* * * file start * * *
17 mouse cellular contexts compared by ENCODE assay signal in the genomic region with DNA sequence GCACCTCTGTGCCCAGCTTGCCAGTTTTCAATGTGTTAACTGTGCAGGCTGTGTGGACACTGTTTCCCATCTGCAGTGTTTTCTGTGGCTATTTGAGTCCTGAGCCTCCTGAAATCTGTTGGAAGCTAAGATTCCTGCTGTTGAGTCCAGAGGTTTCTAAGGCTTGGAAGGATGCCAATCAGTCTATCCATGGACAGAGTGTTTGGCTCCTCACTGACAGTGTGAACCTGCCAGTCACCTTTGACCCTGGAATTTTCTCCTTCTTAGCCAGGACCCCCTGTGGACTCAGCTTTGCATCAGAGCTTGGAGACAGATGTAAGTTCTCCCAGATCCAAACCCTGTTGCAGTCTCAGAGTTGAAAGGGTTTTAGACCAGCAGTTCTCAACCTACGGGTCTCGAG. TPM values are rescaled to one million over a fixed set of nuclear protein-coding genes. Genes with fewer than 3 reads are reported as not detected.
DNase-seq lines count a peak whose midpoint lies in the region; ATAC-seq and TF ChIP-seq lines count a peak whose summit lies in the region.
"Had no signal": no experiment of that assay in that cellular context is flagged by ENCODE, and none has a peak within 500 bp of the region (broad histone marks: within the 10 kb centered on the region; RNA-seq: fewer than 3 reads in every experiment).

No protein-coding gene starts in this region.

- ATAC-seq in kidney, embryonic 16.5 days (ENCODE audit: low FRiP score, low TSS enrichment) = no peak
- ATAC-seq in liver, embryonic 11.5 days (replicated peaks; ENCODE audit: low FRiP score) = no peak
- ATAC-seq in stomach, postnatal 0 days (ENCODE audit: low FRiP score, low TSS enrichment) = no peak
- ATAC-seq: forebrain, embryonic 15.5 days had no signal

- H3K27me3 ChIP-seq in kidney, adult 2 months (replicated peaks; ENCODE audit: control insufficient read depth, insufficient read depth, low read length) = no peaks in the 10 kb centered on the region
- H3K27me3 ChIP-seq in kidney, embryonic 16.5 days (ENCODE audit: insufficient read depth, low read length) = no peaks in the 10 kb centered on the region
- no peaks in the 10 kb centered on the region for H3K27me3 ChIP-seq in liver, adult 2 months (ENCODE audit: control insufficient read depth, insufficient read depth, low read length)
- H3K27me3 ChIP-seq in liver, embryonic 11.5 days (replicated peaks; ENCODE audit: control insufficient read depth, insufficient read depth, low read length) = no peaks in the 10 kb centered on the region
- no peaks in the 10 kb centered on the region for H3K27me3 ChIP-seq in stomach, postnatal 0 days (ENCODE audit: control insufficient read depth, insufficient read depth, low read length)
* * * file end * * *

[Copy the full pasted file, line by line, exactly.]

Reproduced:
17 mouse cellular contexts compared by ENCODE assay signal in the genomic region with DNA sequence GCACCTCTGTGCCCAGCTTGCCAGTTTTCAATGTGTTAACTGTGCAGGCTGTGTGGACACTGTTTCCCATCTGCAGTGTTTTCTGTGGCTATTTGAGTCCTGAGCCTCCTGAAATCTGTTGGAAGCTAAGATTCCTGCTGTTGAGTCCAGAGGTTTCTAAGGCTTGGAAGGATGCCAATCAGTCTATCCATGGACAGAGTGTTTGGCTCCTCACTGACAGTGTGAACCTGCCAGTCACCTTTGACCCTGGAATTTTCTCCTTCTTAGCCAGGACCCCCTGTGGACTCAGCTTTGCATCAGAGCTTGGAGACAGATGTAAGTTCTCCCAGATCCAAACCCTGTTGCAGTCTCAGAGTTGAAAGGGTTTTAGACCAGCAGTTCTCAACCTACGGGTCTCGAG. TPM values are rescaled to one million over a fixed set of nuclear protein-coding genes. Genes with fewer than 3 reads are reported as not detected.
DNase-seq lines count a peak whose midpoint lies in the region; ATAC-seq and TF ChIP-seq lines count a peak whose summit lies in the region.
"Had no signal": no experiment of that assay in that cellular context is flagged by ENCODE, and none has a peak within 500 bp of the region (broad histone marks: within the 10 kb centered on the region; RNA-seq: fewer than 3 reads in every experiment).

No protein-coding gene starts in this region.

- ATAC-seq in kidney, embryonic 16.5 days (ENCODE audit: low FRiP score, low TSS enrichment) = no peak
- ATAC-seq in liver, embryonic 11.5 days (replicated peaks; ENCODE audit: low FRiP score) = no peak
- ATAC-seq in stomach, postnatal 0 days (ENCODE audit: low FRiP score, low TSS enrichment) = no peak
- ATAC-seq: forebrain, embryonic 15.5 days had no signal

- H3K27me3 ChIP-seq in kidney, adult 2 months (replicated peaks; ENCODE audit: control insufficient read depth, insufficient read depth, low read length) = no peaks in the 10 kb centered on the region
- H3K27me3 ChIP-seq in kidney, embryonic 16.5 days (ENCODE audit: insufficient read depth, low read length) = no peaks in the 10 kb centered on the region
- no peaks in the 10 kb centered on the region for H3K27me3 ChIP-seq in liver, adult 2 months (ENCODE audit: control insufficient read depth, insufficient read depth, low read length)
- H3K27me3 ChIP-seq in liver, embryonic 11.5 days (replicated peaks; ENCODE audit: control insufficient read depth, insufficient read depth, low read length) = no peaks in the 10 kb centered on the region
- no peaks in the 10 kb centered on the region for H3K27me3 ChIP-seq in stomach, postnatal 0 days (ENCODE audit: control insufficient read depth, insufficient read depth, low read length)